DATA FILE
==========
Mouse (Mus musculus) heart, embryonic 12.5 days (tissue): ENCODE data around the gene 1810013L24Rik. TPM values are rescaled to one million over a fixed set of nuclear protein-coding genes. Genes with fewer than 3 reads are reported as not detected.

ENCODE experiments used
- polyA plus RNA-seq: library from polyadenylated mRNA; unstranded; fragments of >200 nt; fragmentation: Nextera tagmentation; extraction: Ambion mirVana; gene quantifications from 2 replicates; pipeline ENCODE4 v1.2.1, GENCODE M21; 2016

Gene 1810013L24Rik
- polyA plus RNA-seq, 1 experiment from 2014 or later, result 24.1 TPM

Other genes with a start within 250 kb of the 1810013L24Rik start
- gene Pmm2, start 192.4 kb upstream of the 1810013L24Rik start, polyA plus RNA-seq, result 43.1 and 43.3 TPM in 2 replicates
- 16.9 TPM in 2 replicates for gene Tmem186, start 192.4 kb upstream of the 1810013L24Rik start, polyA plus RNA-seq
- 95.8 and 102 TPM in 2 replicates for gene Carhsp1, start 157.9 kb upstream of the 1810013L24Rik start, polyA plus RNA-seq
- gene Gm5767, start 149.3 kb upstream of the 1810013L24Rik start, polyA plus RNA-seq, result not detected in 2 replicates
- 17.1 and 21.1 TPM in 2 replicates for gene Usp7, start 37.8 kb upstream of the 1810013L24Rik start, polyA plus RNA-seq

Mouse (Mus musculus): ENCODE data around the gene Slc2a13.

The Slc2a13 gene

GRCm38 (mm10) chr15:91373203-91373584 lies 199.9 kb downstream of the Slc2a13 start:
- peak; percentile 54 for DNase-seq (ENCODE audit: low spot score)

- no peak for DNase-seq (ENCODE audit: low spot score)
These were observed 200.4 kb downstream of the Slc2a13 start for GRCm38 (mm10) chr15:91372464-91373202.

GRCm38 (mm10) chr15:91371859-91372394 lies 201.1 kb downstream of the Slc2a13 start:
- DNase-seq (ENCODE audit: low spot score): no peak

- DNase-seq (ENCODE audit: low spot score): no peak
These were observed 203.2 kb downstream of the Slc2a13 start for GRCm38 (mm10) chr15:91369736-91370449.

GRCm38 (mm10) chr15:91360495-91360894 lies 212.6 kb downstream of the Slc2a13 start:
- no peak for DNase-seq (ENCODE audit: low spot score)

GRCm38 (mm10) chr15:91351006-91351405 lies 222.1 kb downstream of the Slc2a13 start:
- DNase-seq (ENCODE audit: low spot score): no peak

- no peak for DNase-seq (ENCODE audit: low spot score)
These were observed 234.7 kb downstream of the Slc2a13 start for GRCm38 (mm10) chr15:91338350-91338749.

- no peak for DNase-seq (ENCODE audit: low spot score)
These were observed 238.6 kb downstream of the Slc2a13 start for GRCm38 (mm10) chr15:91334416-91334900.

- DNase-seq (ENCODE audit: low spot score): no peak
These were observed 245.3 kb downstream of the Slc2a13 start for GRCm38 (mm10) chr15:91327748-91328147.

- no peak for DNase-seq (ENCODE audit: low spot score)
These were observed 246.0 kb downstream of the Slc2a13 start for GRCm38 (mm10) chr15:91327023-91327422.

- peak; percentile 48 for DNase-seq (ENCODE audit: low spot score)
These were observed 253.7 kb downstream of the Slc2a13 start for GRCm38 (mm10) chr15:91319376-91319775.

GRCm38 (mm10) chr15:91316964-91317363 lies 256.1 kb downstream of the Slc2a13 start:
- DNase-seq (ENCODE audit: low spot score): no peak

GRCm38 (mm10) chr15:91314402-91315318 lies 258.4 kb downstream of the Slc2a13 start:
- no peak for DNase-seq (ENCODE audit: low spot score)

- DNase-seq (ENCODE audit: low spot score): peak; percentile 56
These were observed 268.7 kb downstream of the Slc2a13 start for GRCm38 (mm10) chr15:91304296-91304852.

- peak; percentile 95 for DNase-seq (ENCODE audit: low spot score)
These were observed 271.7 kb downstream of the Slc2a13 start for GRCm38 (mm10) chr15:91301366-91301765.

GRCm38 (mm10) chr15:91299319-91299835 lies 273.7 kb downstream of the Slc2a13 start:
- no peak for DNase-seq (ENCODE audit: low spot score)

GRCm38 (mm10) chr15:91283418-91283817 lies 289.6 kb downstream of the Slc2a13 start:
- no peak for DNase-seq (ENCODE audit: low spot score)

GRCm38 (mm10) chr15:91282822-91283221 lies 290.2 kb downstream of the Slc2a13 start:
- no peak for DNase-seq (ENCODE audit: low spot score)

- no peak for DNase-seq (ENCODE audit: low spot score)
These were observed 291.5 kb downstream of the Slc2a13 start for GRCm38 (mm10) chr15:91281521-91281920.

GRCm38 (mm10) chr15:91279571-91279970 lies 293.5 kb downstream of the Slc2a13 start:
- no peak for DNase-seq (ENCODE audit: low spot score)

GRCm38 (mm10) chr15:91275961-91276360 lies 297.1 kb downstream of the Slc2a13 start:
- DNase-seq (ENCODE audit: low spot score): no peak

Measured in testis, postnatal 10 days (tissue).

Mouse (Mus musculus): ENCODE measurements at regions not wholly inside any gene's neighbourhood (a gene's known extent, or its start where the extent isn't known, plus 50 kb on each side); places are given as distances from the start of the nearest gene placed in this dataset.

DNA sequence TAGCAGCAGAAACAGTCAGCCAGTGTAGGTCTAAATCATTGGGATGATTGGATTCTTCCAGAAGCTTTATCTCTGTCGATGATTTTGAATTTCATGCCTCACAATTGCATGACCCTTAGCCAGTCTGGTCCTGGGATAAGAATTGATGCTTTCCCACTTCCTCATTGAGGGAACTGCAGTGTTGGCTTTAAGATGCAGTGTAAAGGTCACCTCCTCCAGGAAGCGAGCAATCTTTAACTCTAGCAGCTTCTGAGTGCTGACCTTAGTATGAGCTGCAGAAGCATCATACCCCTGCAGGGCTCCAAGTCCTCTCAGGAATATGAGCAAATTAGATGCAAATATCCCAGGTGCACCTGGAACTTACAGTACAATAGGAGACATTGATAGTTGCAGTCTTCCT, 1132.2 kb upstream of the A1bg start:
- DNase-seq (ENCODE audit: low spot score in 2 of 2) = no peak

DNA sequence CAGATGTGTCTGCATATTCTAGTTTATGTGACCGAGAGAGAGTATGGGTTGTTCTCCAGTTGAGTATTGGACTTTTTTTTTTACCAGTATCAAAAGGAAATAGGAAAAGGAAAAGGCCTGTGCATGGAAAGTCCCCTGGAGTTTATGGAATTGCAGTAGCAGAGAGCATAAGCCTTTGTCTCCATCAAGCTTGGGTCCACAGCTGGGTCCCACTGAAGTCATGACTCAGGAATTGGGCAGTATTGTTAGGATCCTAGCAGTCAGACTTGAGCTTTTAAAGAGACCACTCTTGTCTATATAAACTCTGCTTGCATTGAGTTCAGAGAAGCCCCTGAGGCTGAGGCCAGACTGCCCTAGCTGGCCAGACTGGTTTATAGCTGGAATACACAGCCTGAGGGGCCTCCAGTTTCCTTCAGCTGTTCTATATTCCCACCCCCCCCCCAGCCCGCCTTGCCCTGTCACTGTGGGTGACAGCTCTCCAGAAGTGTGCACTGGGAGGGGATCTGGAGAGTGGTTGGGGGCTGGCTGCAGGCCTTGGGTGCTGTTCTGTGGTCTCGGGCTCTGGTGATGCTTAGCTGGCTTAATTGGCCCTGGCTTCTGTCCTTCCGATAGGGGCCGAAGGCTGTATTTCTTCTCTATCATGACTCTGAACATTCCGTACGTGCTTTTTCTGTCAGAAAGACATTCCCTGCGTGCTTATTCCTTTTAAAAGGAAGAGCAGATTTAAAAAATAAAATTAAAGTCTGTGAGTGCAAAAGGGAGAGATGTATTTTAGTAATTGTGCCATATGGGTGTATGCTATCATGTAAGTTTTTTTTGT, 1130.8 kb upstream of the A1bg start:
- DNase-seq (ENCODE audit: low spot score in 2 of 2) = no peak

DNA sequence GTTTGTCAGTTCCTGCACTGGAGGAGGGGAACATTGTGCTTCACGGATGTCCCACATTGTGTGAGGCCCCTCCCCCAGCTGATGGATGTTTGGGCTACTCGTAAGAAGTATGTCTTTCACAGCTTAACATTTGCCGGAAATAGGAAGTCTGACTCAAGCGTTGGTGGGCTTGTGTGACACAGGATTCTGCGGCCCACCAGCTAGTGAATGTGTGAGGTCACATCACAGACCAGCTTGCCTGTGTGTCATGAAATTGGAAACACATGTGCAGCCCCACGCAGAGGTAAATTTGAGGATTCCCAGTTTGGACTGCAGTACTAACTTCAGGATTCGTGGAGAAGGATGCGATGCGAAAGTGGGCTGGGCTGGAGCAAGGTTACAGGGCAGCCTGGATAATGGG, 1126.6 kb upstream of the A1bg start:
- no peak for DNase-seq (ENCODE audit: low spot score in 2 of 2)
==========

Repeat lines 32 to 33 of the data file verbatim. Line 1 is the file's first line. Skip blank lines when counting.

- no peak for DNase-seq (ENCODE audit: low spot score)
These were observed 246.0 kb downstream of the Slc2a13 start for GRCm38 (mm10) chr15:91327023-91327422.